MacAulay Y-DNA Testing at FamilyTreeDNA


How do we learn about the genetics of our MacAulay paternal line?

After high-level Y-DNA testing, various named DNA mutations can be identified on the male Y chromosome. They show those found in the whole family, and some that are contained only in specific branches of a family. By comparing mutations between males, trees can be built showing how each branch is related to each other. Up until now, many of these branches were not connected, and their potential inter-relationships could only be imagined. Points where different branches meet represent a specific male ancestor who was born with a brand-new mutation that can be detected in only his descendants.

As more males test, a more complex tree can be built up from the resulting genetic data. This allows us to see which known Macaulay families are actually related to each other (and how), and which families are completely separate. We can then use traditional genealogical research to start identifying possible named ancestors that fit into these points. In some cases, the common ancestor will have lived before church and government records existed to record them.

Identifying your MacAulay lineage helps focus your research on the MacAulay family you actually descend from. Over the last decade or so, MacAulays of all spellings have been participating in Y-DNA testing at FamilyTreeDNA (FTDNA), the only company that has a matching database of Y-DNA testers and a suite of tools to use in the analysis of results. Y-DNA testing has identified dozens of unique and unrelated MacAulay families. This is expected, as we know that the name was adopted by many unconnected males from all across Ireland and Scotland during the long span of time when families were choosing their own surname. Further advanced testing (“Big Y-700”) offered by FTDNA has been able to place many of these distinct families at specific points on the human genetic tree. This helps in showing connections between specific branches within the family, as well as connections with other families of different surnames from well over a thousand years ago.

There are two examples of these distinct paternal lines where advance testing has been heavily utilized.  One is from the Isle of Lewis, Scotland, and one from County Antrim in what is now Northern Ireland. Some individuals from other MacAulay families have also started on the path of advanced testing and are in need of support from other matches in order to establish these families on the human genetic tree. Analysis of Big Y-700 test results has made it possible for us to recognize that each group is descended from a different common ancestor.  As more men participate in these tests, approximate dates when our MacAulay ancestors lived can be estimated more precisely and a much more comprehensive understanding of both genealogical connections and ancient geographic origins can be gained. FTDNA has also introduced tools such as the TImeTree and Discover that can be used to get a clearer sense of the timeframes and connections involved.

There are currently about 250 MacAulay men who have done Y-DNA testing, with close to half who have done the advanced Big Y-700 testing necessary to identify their unique family group. The rest are still at a more basic testing level which makes it difficult to understand their connections to other males and other families. Additional Big Y-700 tests by MacAulay men will increase the chances for others to identify their particular family group.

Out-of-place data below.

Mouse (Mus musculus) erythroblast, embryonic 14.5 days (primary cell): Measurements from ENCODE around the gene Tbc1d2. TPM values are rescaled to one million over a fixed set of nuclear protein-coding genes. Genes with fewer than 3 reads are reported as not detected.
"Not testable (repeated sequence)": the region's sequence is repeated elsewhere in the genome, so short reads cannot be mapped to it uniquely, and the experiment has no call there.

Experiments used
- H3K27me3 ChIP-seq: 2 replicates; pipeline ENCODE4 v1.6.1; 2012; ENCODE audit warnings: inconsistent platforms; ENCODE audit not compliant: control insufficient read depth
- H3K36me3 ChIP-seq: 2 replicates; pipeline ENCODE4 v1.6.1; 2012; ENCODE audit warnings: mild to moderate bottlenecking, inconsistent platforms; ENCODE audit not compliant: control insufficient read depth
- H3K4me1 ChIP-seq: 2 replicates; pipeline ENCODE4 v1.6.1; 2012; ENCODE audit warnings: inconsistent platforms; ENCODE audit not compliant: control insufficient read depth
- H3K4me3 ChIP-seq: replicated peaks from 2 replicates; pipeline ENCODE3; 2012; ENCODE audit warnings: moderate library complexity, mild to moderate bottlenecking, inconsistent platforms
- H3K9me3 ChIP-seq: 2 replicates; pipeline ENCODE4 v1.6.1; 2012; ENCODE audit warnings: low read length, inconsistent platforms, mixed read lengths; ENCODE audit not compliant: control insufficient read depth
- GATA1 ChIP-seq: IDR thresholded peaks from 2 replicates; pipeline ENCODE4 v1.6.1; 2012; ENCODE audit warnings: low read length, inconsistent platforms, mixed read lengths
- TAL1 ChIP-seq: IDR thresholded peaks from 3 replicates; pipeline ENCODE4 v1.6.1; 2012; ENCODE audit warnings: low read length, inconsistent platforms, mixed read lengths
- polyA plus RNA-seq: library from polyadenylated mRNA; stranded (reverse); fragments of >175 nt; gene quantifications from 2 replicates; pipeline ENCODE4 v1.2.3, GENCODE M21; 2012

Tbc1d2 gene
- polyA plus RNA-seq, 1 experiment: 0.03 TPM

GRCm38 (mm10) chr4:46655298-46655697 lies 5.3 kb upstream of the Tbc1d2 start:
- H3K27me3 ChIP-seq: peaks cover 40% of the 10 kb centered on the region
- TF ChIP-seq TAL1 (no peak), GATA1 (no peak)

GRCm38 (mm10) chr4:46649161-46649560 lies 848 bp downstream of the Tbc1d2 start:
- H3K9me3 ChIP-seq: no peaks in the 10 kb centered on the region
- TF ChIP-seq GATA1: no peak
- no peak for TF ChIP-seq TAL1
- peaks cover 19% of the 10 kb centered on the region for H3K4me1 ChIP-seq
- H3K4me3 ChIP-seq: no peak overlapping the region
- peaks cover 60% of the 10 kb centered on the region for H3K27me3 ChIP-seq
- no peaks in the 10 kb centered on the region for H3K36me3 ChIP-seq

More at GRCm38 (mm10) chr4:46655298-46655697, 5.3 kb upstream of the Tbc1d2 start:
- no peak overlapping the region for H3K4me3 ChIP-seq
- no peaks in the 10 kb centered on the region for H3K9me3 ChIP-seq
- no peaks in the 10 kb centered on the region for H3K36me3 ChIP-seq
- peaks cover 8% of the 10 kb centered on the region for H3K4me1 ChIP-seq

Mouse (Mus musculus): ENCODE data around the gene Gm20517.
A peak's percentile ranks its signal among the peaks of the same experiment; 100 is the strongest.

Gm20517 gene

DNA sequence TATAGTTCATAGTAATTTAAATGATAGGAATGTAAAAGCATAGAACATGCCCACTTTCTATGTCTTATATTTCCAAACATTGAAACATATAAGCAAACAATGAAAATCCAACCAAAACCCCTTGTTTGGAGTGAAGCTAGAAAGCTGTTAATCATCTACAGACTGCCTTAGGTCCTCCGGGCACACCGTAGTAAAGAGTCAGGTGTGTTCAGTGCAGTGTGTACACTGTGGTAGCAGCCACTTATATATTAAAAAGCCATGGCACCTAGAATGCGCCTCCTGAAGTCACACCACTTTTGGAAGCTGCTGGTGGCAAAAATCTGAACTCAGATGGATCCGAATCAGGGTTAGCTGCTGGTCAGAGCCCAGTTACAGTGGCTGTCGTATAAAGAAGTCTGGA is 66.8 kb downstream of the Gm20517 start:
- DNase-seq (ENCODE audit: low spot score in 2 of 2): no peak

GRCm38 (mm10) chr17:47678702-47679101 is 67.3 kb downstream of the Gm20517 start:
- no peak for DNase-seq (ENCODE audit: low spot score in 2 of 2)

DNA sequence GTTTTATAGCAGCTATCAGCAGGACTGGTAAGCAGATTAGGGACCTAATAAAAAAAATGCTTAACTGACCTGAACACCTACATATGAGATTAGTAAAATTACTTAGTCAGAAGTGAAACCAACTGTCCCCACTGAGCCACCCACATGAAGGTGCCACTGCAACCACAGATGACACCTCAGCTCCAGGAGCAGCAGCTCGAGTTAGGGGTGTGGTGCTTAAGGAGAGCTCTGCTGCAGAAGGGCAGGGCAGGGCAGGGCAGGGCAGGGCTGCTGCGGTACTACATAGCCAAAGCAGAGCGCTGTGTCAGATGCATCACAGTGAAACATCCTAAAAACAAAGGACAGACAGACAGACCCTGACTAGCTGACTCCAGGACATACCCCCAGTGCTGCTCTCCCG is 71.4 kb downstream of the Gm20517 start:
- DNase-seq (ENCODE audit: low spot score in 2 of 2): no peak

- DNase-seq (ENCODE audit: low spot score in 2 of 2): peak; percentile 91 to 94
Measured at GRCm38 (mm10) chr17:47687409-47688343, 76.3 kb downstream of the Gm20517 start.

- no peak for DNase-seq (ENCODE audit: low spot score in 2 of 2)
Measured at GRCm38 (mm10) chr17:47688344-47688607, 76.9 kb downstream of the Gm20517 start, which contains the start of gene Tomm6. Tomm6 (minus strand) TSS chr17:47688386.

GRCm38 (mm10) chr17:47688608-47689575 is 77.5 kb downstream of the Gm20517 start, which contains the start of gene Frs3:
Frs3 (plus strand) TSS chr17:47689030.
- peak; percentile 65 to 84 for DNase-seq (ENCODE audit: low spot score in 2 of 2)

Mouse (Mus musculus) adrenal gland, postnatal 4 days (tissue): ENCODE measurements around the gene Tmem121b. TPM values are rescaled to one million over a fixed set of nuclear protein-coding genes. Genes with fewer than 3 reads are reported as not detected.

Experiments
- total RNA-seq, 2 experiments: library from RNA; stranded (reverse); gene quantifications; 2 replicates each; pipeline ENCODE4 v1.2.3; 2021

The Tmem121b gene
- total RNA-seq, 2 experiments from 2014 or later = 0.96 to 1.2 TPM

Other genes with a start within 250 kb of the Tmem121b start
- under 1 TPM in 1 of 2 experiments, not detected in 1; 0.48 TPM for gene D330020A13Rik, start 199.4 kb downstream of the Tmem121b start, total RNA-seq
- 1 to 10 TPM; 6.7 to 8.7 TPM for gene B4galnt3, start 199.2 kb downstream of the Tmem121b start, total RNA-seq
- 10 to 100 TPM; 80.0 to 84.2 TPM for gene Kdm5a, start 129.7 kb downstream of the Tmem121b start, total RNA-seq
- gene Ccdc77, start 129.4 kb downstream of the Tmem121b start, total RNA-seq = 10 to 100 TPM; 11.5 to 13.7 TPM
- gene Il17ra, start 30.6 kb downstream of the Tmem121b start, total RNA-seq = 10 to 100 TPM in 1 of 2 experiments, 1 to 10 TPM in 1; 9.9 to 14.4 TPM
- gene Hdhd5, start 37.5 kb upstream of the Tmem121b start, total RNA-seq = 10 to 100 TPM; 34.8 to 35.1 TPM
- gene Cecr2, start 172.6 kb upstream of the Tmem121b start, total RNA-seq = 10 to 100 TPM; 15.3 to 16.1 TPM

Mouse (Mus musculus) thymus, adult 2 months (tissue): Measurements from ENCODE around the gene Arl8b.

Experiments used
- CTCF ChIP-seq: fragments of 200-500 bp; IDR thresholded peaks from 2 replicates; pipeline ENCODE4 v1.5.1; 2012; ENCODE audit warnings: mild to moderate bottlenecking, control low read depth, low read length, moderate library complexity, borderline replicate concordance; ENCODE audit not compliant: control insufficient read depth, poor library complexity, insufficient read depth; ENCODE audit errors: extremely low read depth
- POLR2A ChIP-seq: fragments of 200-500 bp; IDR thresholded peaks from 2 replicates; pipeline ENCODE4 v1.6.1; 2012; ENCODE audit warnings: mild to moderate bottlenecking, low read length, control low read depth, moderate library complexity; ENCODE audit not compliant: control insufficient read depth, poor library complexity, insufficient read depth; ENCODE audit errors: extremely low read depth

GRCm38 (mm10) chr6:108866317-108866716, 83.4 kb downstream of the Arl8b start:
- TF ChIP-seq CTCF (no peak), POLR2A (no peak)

The Clan MacAulay Y-DNA testing is done at FTDNA. Because Y-DNA signatures for testers with ancestors from the British Isles can be very difficult (sometimes impossible) to tell apart, the Big Y-700 test is recommended due to its being the most comprehensive Y-DNA test at that company.  There are also entry-level tests available (Y37 and Y111), which can later be upgraded to a Big Y-700 using the original DNA sample and for a discount from the regular price.

Y-DNA testers should join the free projects available at FTDNA in order to take advantage of the help and guidance of volunteer Project Administrators.  There are MacAulay-specific Projects, as well as a good many other special interest groups. Project Administrators can help you interpret your results and further your personal and our collective research.  Clan Members have access to these Project Administrators as well as the body of knowledge built up so far as a result of Y-DNA testing by MacAulay men from around the world.

Men are grouped within the MacAulay-specific Projects based on the Y-DNA markers they share.

MacAulays of County Antrim

The MacAulays of County Antrim Project at FamilyTreeDNA currently consist of about 60 men (as of 2023) whose Y-DNA test results indicate they are all related in the last 600 years, in the surname-period.  A few of these men have good genealogy records placing their families in County Antrim, Northern Ireland, as far back as the mid-1700s.  Big Y test results for the majority of the members of this group indicate they are descendants of a common male MacAulay ancestor who lived around the 1400s in Ireland. There is evidence to suggest that this male was descended from a man (likely with no surname at birth) who was from southern Scotland and who ventured into Ireland in the early 1300s. This may have been due to the military actions engaged in during the First Scottish War of Independence, with the purpose of driving English/Anglo-Norman forces out of Ireland. There are other possibilities, but this one fits with the timeline of the Y-DNA data. Five major branches in this family have been identified among descendants of their identified common male ancestor “Mr. Y17484” (the haplogroup of the common ancestor, representing a specific Y-DNA mutation he was born with). A general view of this tree can be seen by clicking here:

FamilyTreeDNA Y-DNA Haplotree R-Y17484.

Additional Big Y-700 tests by other males in this family have the potential to further refine the branches in this tree. The goal is to gather enough data to identify the branches within genealogical time, where traditional genealogy research might discover how the families are related with specific named ancestors, or at least within a few generations of each other.